The next step is to install the patched fonts so your prompt will not have strange characters on it. For this part, you need to download the patched fonts zip from github, and then run the script included there. The last step here is equally important; you should change the font used by your selected terminal profile to one of the fonts for Powerline. term_prefs2 Now that Powerline is installed, you will need to update your Fish config to load it.
[korey@localhost ~]$ vi ~/.config/fish/
# source autojump
[ -f /usr/local/share/autojump/ ]; and . /usr/local/share/autojump/

#source powerline
set fish_function_path $fish_function_path "/usr/local/lib/python2.7/site-packages/powerline/bindings/fish"
My last step was to install auto jump, which is another great tool and you can see that it has also been included in the above listing in my Fish config.
[korey@localhost ~]$ brew install autojump
You should now end up with a autocomplete terminal similar to this: terminal read more


Comments Off on Installing MongoDB on OSX (Yosemite)

Installing MongoDB on OSX (Yosemite)

Installing MongoDB on OS X is an easy task. However, if you want the service to start each time your computer is restarted, some additional effort is required. The easiest way to get MongoDB installers is to use Homebrew.
[korey@localhost ~]$ brew install mongodb
At this point MongoDB is installed. To start it manually, first create the location where the DB will be stored (default is /data/db):
[korey@localhost ~]$ mkdir /data/db
[korey@localhost ~]$ mongd
Note that the user running mongod needs to have write access to the DB folder. The downside here is that the DB needs to be started manually each time and it will run as your userid. In order to automatically start the service, it is necessary to create a LaunchDaemon which will allow the service to start as soon as the computer starts.
    1. The first step is to create a service account so the service does not run as root. 2. Next, is to create a proper location for the log and database location:
    [korey@localhost ~]$ sudo mkdir -p /var/lib/mongodb
    [korey@localhost ~]$ sudo mkdir -p /var/log/mongo
    [korey@localhost ~]$ sudo chown -R _mongo:_mongo /var/lib/mongodb
    [korey@localhost ~]$ sudo chown -R _mongo:_mongo /var/log/mongo
    3. Now that we have an account and location, it is time to create the daemon plist file:
    Store this file at: /Library/LaunchDaemons and name it: org.mongo.mongod.plist.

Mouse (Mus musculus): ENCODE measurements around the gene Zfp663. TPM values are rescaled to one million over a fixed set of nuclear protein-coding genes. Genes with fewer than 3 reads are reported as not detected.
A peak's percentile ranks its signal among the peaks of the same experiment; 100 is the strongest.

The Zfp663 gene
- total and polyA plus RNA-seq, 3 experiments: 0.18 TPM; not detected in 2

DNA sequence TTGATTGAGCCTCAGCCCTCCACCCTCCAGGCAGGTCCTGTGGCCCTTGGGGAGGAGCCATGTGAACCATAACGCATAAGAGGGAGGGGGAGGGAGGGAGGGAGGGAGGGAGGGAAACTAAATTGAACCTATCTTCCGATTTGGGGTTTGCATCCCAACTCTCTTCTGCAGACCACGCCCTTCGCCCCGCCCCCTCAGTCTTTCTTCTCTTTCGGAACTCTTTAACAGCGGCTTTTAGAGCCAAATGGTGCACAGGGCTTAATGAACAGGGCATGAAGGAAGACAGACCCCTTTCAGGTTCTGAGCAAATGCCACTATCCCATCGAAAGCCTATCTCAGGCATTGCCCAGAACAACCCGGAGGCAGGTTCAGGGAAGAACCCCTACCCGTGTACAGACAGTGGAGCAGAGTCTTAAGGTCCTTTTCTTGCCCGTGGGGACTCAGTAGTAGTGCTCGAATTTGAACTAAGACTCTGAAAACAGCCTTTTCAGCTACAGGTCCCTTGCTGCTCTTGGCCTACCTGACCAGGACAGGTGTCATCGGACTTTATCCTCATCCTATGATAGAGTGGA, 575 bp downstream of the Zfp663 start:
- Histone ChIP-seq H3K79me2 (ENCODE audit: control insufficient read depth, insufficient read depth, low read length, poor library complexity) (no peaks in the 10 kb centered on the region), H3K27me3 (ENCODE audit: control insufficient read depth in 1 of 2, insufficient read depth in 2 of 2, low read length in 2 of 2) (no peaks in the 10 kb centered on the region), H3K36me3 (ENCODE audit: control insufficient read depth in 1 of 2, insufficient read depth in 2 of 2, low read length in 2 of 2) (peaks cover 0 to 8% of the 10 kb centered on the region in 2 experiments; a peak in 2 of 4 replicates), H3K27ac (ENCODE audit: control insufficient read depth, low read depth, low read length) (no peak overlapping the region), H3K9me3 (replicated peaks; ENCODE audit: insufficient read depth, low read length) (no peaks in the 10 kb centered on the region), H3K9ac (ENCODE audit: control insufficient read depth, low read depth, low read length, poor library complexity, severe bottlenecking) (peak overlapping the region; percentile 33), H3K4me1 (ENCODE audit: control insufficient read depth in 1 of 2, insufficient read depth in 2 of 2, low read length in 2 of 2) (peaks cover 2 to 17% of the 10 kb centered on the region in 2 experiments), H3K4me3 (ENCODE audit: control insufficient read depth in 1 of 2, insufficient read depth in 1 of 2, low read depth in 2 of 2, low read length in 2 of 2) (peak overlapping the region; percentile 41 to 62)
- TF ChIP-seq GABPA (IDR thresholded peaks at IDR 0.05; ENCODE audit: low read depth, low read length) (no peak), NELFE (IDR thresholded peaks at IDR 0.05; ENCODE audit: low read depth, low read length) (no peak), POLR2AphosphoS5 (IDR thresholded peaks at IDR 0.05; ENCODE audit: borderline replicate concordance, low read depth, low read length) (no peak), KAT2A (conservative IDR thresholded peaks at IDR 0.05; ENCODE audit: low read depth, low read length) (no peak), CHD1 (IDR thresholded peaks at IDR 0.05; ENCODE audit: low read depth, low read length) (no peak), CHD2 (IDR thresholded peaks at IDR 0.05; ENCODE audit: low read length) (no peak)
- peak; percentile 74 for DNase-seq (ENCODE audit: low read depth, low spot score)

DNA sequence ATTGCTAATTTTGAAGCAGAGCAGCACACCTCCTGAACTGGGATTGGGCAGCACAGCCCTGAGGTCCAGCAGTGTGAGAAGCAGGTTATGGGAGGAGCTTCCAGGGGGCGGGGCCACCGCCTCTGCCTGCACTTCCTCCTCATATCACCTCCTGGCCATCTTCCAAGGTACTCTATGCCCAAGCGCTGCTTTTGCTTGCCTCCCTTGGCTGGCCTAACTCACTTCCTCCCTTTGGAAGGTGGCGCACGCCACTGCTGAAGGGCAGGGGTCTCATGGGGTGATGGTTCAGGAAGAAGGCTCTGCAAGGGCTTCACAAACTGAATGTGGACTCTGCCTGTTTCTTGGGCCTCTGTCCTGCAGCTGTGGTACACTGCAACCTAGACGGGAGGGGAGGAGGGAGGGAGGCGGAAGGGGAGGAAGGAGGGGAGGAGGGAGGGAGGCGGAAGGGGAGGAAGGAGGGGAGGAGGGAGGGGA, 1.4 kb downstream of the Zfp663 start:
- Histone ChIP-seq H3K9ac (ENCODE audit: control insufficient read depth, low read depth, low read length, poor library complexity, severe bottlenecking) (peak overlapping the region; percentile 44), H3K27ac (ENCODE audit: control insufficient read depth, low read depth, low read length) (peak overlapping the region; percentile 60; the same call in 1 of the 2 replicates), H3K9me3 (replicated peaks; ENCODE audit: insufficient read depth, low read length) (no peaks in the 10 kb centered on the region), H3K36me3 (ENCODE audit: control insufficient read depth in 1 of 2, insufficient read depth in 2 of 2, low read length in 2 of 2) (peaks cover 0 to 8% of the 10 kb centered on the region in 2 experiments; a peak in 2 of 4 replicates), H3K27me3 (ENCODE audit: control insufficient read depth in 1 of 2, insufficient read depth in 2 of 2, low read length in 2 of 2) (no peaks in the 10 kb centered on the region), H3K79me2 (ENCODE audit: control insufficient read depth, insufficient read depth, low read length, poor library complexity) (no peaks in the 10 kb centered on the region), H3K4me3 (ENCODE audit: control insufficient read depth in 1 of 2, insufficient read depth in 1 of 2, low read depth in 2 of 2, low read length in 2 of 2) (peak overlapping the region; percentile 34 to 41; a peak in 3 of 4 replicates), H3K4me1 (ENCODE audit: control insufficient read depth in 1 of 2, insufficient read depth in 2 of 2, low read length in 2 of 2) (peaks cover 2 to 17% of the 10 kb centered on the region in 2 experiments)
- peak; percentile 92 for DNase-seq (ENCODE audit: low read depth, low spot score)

Now you can start and stop the service without having to restart your computer by using the following commands:
[korey@localhost ~]$ sudo launchctl load /Library/LaunchDaemons/org.mongo.mongod.plist
[korey@localhost ~]$ sudo launchctl unload /Library/LaunchDaemons/org.mongo.mongod.plist
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Comments Off on Creating a service account on OS X (Yosemite)

Creating a service account on OS X (Yosemite)

Creating service users on OS X is not as straight forward as doing so on Linux system.  For starters, the useradd command is not available. So in order to perform the same action on OS X, open a terminal window and run the following commands. For this example, I will create a group and user in order to run MongoDB.
[korey@localhost ~]$ sudo dscl . -list /Users UniqueID
_amavisd                83
_appleevents            55
_appowner               87
_appserver              79
_ard                    67
_assetcache             235
_astris                 245
_atsserver              97
_avbdeviced             229
_calendar               93
_ces                    32
_clamav                 82
_coreaudiod             202
_coremediaiod           236
_cvmsroot               212
The above command lists all the current users along with their UID. This is necessary so that we can pick an unused ID below 500 (UIDs above 500 are for normal users). You can run the same command with /Groups instead of /Users to get a list of groups. First, lets create a group for the users with the same name:
[korey@localhost ~]$ sudo dscl . -create /Groups/_mongo gid 300
[korey@localhost ~]$ sudo dscl . -create /Groups/_mongo RealName "Mongo DB Server Group"
[korey@localhost ~]$ sudo dscl . -create /Groups/_mongo passwd "*"
As you can see the group ID is set to 300, and the password is set to “*”. This is a special password not to allow logins as that group of user. I am not certain if this is necessary, but looking at other similar groups on OS X, it seems to be the right way to do this. Now, lets create the user and make sure that it will not show up as a user on the login screen: